Template Bleeding Time Determination
Bleeding times were determined with a Simplate device (Simplate-R, Organon Teknika Corp) that made a uniform incision 5 mm long and 1 mm deep on the upper surface of the tongue. The tongue lesion was blotted with filter paper every 30 seconds until the transfer of blood to the filter paper ceased. In all the animals, bleeding time determinations were carried out for a maximum period of 30 minutes.
Concentration of Ionized Calcium in Citrated and Heparinized Plasma
The ionized calcium concentration in plasma was determined in blood samples collected from 3 anesthetized dogs. Whole-blood samples were collected in individual tubes containing either trisodium citrate (0.37%) or heparin (10 U/mL) as the anticoagulant. The blood samples were processed for the preparation of PPP and PRP as described above. After baseline blood samples had been obtained, a 1000-μg/kg dose of SM-20302 was administered intravenously to the dogs, and blood samples were collected at 1 hour. The predrug and postdrug PPP/PRP samples were analyzed for ionized calcium concentration with an ion analyzer (Nova-6, Nova Biomedical Instruments).
The data are expressed as mean±SEM. A one-way ANOVA (repeated measures) was used to assess differences over time within groups. One-way ANOVA (factorial) was used for group comparisons. Fisher’s protected least significant difference and Bonferroni-Dunn post hoc analysis were used to determine significance at P<0.05. A paired t test was used to assess the differences over time within a group, and values were determined to be statistically different at a level of P<0.05. The incidence of occlusion between groups was compared by use of Fisher’s exact test.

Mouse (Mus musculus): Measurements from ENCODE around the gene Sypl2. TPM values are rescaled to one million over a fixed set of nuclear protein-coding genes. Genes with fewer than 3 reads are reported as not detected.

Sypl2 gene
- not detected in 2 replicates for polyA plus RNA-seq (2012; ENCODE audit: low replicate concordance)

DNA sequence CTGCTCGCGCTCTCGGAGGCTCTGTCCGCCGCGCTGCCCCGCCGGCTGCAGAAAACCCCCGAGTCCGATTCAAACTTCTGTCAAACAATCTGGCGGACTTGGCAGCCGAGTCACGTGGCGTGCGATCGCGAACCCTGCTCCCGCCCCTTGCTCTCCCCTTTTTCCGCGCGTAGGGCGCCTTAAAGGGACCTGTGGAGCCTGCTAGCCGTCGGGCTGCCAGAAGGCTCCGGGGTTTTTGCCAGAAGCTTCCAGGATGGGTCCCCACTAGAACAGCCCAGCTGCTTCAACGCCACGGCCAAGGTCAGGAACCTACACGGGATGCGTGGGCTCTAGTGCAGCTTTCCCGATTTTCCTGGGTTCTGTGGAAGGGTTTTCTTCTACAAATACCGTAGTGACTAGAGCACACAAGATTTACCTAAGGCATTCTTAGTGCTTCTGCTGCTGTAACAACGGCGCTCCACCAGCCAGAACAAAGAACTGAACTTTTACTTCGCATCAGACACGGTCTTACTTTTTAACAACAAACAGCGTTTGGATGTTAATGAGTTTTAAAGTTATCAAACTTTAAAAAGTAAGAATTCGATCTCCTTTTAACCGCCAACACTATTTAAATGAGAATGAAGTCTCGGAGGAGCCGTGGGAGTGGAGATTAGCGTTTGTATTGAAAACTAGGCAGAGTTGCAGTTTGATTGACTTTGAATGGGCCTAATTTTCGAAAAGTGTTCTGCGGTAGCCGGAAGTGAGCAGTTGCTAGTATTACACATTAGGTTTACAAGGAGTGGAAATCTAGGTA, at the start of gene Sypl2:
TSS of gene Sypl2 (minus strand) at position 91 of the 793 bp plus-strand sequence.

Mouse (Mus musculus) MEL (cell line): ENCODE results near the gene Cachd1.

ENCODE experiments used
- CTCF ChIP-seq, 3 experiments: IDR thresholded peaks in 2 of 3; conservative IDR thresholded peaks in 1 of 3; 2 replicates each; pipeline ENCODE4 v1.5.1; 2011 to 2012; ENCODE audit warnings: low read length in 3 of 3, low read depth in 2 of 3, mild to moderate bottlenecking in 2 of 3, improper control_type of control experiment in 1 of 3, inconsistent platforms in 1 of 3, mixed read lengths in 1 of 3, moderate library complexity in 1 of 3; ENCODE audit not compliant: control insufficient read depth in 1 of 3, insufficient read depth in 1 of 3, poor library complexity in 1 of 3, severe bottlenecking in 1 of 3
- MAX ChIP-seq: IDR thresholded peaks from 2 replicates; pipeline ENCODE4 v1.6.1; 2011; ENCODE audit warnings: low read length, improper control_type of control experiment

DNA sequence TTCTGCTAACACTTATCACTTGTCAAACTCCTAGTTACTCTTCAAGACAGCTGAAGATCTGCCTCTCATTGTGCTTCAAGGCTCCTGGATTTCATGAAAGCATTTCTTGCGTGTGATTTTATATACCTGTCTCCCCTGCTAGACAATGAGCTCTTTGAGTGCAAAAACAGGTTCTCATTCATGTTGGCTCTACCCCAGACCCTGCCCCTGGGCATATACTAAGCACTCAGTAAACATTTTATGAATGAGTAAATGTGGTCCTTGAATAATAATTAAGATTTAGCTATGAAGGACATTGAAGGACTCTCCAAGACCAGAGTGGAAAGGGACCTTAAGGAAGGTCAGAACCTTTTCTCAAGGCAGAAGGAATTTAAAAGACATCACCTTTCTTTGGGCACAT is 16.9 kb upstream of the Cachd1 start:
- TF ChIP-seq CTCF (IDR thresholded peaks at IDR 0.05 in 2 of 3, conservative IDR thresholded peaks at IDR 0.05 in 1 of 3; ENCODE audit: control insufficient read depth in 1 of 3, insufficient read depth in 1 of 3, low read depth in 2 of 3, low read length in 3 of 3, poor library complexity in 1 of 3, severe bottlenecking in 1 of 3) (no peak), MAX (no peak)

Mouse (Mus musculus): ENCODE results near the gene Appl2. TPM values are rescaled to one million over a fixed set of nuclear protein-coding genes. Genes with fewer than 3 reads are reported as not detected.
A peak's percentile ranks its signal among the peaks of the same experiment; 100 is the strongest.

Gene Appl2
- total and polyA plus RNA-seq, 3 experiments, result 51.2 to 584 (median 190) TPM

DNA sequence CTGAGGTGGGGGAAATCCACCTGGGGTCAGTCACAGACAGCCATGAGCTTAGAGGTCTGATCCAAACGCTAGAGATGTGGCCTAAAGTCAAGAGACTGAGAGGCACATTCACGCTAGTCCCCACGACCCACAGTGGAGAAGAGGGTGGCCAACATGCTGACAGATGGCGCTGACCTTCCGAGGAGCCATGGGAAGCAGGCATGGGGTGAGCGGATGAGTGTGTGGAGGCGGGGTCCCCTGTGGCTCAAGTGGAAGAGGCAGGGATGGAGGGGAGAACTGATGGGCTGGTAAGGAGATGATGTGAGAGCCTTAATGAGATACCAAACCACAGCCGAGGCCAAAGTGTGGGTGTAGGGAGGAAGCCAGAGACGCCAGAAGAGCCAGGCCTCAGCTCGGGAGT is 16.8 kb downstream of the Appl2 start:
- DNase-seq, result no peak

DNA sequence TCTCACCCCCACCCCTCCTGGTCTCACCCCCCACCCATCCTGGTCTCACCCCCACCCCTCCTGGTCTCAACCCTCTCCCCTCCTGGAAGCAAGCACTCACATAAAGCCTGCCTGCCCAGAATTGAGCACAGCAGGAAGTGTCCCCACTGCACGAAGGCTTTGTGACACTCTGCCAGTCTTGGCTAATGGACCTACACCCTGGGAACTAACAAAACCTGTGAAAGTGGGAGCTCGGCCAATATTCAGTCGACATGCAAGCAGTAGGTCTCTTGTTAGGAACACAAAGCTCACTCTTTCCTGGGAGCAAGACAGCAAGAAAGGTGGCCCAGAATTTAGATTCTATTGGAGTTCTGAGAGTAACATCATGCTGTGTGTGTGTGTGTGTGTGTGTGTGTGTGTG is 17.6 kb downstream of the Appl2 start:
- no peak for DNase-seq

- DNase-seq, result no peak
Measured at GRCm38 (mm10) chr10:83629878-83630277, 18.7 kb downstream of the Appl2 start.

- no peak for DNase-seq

Animals to be included in the protocol satisfied the following preestablished criteria: (1) a circulating platelet count of ≥100 000/μL, (2) demonstrated ability for epinephrine-primed platelets to aggregate in response to AA and ADP before administration of saline, (3) thrombotic occlusion of the RCA (control vessel) within 3 hours from the onset of vessel wall injury with a 300-μA direct anodal current, and (4) absence of heartworms on final postmortem examination. One animal was excluded from the study because its carotid artery failed to occlude within 3 hours. The remaining animals satisfied the inclusion criteria.
Concentration of Ionized Calcium in Citrated and Heparinized Plasma
The concentration of ionized calcium was measured in predrug and postdrug PRP and PPP samples that were anticoagulated initially with either trisodium citrate or heparin (Table 1⇓). The concentration of ionized calcium in citrated samples was 18 to 21 times lower than that in heparinized samples. Identical results were obtained when postdrug PRP and PPP samples were analyzed, indicating that SM-20302 per se had no further effect on plasma ionized calcium concentrations.
Antiplatelet Effects of SM-20302
Comparison of the presaline and predrug aggregation profiles indicated that saline administration and thrombosis of the control vessel did not affect the aggregation status (data not shown). All platelet aggregation determinations were performed in cPRP and hPRP samples (Figures 3⇓ and 4⇓). The percent platelet aggregation induced by ADP was similar in cPRP and hPRP before the drug administration. Similar results were obtained with AA.